While Washington, D.C., is known worldwide as a political powerhouse, it is also a cultural center brimming with historical significance. If you’re looking for a weekend get-away, the nation’s capital offers something for everyone.
Most visitors’ first stop is the National Mall. Capitol Hill, with its manicured grounds and intricate architectural detail is breathtaking from both near and far. This meeting place of the United States Congress is a must-see when visiting Washington, D.C. While Capitol tours are free, guests must secure a pass online before visiting. Continuing your way down the National Mall, take a look at the Smithsonian’s National Museum of African Art. Here, you’ll find an extensive collection of objects acquired throughout Africa that celebrates the diversity of the continent. Walking the entire length of the Mall, your journey will end in front of the Washington Monument. Ride to the top of the structure that was built in honor of the country’s first president for the very best view in the city.
At night, head over to the U Street Corridor, a trendy, artsy hotspot that has always attracted cultural and political activists. Start with dinner at Busboys and Poets, a bookstore/restaurant/gathering place named after Langston Hughes, who worked as a busboy before achieving recognition as a poet. The restaurant’s display of huge paintings of President Barack Obama all throughout its colorful walls keep patrons engaged in socially conscious conversation.
Next, stroll over to the Lincoln Theater to catch a show. Built in 1922, this theater helped U Street gain recognition as “Black Broadway”. Then, if you’re up for it, stop by Bohemian Caverns for drinks and jazz. The nightclub that opened in 1926 has hosted musical legends like Ramsey Lewis, Billy Holiday, Louis Armstrong and Miles Davis, in addition to countless others. End the night with a bite to eat at Ben’s Chili Bowl, a D.C. landmark for over fifty years that has proudly served Barack Obama, Bill Cosby, and Martin Luther King Jr. Try the famous chili half-smoke or a chili burger and top it off with a milkshake for the perfect late-night food fix.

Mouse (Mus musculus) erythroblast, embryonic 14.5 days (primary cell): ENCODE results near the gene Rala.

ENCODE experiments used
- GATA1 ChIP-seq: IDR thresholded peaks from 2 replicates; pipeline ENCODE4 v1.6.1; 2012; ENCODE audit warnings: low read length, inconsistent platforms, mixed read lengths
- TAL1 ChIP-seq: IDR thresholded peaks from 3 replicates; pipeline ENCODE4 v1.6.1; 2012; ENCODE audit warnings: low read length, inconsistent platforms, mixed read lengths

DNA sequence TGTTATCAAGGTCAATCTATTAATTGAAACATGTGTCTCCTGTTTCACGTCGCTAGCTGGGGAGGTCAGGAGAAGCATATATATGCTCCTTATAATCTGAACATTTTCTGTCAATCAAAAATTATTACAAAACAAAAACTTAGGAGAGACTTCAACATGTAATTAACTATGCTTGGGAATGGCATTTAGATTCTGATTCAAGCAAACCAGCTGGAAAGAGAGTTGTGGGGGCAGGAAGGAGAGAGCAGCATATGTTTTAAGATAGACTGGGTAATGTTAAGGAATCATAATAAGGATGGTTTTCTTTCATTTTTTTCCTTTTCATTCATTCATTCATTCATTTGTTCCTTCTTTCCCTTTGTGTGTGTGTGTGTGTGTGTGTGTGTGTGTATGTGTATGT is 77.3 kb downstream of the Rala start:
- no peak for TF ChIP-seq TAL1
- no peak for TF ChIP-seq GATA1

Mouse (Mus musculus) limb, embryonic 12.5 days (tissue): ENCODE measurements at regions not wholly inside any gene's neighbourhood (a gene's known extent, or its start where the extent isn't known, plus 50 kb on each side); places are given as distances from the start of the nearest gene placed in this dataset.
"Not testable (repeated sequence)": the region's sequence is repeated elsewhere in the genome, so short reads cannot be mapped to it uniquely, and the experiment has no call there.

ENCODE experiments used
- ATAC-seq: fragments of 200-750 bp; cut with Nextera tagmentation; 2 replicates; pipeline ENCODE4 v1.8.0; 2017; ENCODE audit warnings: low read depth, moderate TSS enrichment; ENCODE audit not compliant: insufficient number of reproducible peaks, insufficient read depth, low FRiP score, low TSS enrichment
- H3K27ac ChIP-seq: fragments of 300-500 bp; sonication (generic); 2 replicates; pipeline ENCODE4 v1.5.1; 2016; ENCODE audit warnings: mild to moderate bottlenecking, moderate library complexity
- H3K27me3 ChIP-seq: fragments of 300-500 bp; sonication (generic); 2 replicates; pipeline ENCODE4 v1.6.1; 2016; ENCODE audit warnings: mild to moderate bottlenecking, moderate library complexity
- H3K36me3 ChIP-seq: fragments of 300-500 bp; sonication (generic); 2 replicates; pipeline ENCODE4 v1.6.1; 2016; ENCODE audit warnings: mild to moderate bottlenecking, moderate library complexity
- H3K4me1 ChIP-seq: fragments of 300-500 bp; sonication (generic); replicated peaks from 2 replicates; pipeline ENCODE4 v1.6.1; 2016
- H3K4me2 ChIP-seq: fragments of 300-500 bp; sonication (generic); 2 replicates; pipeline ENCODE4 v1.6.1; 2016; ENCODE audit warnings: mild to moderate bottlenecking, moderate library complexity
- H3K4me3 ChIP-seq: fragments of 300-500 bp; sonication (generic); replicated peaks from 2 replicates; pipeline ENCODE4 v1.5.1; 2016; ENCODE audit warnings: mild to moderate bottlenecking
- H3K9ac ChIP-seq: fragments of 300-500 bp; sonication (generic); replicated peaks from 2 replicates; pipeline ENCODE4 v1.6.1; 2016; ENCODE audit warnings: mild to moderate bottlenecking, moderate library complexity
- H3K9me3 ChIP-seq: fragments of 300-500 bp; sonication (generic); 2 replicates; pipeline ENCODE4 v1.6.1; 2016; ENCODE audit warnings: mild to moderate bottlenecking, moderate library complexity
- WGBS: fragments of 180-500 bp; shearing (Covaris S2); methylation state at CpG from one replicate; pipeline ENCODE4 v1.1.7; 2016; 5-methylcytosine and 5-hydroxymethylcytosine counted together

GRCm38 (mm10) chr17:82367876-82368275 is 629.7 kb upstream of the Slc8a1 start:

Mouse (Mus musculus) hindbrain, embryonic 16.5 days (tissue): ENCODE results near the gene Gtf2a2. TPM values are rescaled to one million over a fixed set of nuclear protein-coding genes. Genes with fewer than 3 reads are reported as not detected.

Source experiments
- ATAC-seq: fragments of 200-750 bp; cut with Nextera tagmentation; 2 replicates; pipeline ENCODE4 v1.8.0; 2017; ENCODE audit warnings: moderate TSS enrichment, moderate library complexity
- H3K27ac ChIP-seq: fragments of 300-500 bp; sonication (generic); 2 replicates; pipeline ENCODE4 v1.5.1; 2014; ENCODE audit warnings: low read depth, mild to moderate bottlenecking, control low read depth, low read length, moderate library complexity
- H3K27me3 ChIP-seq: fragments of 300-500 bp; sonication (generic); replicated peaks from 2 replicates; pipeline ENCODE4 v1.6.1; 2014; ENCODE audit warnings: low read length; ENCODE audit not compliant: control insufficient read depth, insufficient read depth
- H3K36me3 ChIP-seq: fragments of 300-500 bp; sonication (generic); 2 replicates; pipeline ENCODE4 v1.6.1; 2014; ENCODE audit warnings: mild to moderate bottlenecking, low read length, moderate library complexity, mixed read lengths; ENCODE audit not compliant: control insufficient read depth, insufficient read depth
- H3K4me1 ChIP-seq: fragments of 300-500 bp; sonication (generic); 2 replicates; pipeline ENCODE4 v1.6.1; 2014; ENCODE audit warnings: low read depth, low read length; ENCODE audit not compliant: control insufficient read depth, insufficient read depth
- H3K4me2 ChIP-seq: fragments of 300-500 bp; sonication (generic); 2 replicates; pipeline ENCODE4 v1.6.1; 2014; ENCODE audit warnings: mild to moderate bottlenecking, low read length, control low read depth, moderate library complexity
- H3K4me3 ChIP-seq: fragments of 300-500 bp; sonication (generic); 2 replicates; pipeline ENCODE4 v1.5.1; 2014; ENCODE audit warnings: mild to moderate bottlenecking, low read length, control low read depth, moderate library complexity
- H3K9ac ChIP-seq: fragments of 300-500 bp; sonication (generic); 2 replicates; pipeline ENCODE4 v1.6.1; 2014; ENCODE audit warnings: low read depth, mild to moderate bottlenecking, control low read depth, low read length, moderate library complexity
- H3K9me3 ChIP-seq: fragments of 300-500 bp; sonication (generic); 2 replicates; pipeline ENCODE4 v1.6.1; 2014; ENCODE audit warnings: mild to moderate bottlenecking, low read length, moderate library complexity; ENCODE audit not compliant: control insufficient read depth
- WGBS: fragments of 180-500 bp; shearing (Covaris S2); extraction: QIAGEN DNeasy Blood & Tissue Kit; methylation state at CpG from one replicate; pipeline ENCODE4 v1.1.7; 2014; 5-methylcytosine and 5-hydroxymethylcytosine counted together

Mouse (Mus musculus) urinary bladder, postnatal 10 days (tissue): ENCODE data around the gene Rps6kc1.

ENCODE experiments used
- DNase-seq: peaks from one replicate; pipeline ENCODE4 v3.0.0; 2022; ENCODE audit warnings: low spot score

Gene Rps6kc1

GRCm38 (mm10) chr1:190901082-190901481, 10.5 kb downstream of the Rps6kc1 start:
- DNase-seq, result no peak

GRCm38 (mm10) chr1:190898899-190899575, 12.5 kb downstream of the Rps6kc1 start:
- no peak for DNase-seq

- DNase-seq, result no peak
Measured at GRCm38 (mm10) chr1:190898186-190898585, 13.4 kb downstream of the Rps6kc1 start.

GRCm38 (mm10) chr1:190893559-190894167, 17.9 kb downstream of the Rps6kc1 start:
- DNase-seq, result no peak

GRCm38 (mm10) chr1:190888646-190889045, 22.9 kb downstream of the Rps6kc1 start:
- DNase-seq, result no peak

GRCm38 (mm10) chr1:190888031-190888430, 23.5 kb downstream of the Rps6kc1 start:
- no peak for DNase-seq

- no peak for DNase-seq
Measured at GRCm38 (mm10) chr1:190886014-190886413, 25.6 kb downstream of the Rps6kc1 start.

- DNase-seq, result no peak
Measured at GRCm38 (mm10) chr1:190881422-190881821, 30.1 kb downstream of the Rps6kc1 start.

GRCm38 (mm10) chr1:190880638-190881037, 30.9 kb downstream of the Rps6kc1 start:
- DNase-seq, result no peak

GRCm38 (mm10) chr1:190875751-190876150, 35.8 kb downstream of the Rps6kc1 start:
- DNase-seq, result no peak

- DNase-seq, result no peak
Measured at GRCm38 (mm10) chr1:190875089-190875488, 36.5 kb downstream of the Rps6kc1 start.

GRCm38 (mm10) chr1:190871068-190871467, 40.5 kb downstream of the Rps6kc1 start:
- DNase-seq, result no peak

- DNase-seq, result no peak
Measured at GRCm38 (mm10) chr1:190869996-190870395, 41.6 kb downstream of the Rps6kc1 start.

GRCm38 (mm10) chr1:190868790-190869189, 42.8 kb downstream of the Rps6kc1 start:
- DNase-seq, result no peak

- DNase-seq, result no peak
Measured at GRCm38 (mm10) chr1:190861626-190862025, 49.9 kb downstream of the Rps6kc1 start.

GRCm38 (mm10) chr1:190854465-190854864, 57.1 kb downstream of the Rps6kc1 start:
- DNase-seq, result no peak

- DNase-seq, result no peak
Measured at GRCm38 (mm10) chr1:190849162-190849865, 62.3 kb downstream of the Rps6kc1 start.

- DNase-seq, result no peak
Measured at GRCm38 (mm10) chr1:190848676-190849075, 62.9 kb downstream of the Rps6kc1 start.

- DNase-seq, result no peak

After an exhausting day, rest your head at the library-themed Akwaaba D.C. in Dupont Circle. This elegant historic townhouse mansion, built in the 1890’s, boasts eight guest rooms, with a few named after popular authors like Zora Neale Hurston, Toni Morrison, and Langston Hughes. The bed and breakfast – owned and operated by husband and wife team Glenn Pogue and Monique Greenwood – even holds regular author readings in its cozy parlor. Or, you can spend the night at the Tabard Inn. This stately hotel stands only five blocks from the White House. Its doors opened in 1922, and the inn holds 40 rooms, each with its own distinct design and décor. And speaking of the White House, a trip to the capital isn’t complete without a White House tour. While requests must be made through your member of Congress at least 30 days in advance, touring this presidential home is well worth the required planning.
Then have a little fun in Georgetown. Founded in 1751, this charming neighborhood on the waterfront is steeped in history. Chic shops and restaurants line the cobble-stoned streets, making this a good place to kick back after a long day of sightseeing. Visitors may enjoy seeking out famous spots in Georgetown, like the “Exorcist steps” from the movie ‘The Exorcist’ or the recently popularized Georgetown Cupcake pastry shop from the television show D.C. Cupcake. Enjoy dinner and drinks at Sequoia, a lively restaurant that has a spectacular view of the Potomac River whether you’re inside or seated on the patio.
Whether you’re in the mood for music, food, theater, art or history, you can always find something to do in D.C. Spend a weekend on the Hill, and you’ll realize that the city has much more to offer than you ever experienced on your eighth grade class trip to the capital.